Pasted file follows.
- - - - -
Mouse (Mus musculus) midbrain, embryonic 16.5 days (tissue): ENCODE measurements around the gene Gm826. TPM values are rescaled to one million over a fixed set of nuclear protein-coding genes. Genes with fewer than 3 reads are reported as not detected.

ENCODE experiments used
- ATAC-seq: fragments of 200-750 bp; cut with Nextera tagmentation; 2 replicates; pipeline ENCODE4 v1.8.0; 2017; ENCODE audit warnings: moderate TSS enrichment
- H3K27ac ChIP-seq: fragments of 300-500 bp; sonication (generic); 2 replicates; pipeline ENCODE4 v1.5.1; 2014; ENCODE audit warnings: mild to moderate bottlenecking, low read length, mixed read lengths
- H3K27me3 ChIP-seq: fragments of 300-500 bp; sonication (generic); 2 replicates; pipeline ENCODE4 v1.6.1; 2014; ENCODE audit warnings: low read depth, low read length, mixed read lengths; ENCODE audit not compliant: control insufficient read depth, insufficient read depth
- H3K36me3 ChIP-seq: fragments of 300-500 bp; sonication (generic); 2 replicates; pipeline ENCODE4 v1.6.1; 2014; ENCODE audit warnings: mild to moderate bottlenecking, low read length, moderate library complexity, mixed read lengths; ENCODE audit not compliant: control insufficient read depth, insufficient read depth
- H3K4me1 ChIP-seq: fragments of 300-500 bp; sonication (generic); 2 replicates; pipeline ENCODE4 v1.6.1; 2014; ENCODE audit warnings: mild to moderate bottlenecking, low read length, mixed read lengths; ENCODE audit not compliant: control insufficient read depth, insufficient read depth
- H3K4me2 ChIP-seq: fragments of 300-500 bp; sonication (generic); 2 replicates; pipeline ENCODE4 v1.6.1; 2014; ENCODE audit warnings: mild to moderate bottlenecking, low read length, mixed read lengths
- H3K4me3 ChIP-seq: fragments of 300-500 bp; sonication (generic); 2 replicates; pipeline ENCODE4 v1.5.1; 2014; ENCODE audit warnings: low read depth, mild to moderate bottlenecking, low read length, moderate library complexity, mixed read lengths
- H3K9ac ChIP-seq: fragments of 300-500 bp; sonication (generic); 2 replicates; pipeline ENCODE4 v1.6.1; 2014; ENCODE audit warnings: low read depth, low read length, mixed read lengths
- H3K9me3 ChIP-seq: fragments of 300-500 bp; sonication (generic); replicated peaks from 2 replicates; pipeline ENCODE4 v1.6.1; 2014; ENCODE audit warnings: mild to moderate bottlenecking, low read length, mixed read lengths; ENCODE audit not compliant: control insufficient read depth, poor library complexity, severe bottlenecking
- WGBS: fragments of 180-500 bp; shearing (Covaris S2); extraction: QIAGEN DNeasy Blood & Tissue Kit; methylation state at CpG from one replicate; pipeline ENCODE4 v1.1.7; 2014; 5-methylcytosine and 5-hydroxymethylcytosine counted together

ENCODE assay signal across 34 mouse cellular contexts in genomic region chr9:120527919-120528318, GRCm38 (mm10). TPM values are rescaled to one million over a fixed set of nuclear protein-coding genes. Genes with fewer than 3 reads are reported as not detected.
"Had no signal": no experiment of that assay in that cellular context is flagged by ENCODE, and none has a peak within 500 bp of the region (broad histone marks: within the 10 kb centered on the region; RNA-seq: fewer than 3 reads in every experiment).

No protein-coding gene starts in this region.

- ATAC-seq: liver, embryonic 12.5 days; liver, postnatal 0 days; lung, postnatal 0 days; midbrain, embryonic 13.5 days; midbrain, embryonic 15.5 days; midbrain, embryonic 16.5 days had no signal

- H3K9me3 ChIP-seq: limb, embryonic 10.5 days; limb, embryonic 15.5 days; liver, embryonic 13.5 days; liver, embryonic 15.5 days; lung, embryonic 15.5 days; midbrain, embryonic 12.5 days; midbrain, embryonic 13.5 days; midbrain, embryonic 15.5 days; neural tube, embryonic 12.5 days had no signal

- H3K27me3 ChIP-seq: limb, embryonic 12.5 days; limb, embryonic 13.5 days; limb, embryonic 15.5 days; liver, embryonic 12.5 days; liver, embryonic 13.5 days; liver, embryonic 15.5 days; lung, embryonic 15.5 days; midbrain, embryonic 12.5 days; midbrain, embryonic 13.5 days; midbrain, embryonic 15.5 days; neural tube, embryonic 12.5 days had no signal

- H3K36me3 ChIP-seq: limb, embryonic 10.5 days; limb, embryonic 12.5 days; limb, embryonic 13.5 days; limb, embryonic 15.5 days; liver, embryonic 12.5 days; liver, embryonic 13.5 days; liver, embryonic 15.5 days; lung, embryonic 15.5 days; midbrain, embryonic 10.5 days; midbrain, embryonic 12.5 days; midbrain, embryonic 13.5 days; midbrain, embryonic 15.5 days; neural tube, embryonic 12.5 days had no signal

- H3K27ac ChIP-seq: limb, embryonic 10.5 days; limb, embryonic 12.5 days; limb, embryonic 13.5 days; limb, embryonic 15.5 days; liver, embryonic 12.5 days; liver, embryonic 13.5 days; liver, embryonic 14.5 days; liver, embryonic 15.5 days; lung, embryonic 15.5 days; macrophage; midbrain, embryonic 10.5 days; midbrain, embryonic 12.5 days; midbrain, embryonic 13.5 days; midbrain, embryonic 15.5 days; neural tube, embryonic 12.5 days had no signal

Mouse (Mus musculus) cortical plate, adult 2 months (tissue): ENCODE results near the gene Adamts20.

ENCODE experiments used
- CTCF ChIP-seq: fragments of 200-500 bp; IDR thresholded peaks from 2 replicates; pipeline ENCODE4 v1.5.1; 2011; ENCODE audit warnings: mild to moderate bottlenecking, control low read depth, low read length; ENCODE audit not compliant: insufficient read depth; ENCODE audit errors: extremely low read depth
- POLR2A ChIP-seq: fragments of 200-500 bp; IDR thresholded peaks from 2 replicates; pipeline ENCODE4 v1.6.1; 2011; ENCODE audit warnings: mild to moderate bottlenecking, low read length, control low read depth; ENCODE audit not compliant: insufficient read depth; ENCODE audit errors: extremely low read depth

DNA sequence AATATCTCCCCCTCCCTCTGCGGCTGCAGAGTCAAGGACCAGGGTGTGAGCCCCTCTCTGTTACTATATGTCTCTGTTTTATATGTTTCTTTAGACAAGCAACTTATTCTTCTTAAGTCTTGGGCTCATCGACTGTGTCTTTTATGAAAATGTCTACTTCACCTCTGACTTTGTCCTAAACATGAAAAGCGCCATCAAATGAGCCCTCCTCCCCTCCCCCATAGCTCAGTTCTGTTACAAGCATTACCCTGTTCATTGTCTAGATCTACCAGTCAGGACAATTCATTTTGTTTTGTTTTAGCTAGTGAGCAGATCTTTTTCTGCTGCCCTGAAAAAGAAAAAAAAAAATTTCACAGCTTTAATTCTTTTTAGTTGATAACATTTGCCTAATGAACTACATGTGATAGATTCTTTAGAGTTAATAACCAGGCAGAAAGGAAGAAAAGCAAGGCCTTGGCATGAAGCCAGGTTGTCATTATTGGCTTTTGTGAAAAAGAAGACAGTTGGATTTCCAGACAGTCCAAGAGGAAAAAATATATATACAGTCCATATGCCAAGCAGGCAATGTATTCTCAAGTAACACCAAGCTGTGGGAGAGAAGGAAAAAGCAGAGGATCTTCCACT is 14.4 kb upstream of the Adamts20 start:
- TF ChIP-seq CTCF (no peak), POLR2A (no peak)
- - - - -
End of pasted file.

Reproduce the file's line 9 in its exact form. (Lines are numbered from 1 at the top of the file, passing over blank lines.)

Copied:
- H3K4me3 ChIP-seq: fragments of 300-500 bp; sonication (generic); 2 replicates; pipeline ENCODE4 v1.5.1; 2014; ENCODE audit warnings: low read depth, mild to moderate bottlenecking, low read length, moderate library complexity, mixed read lengths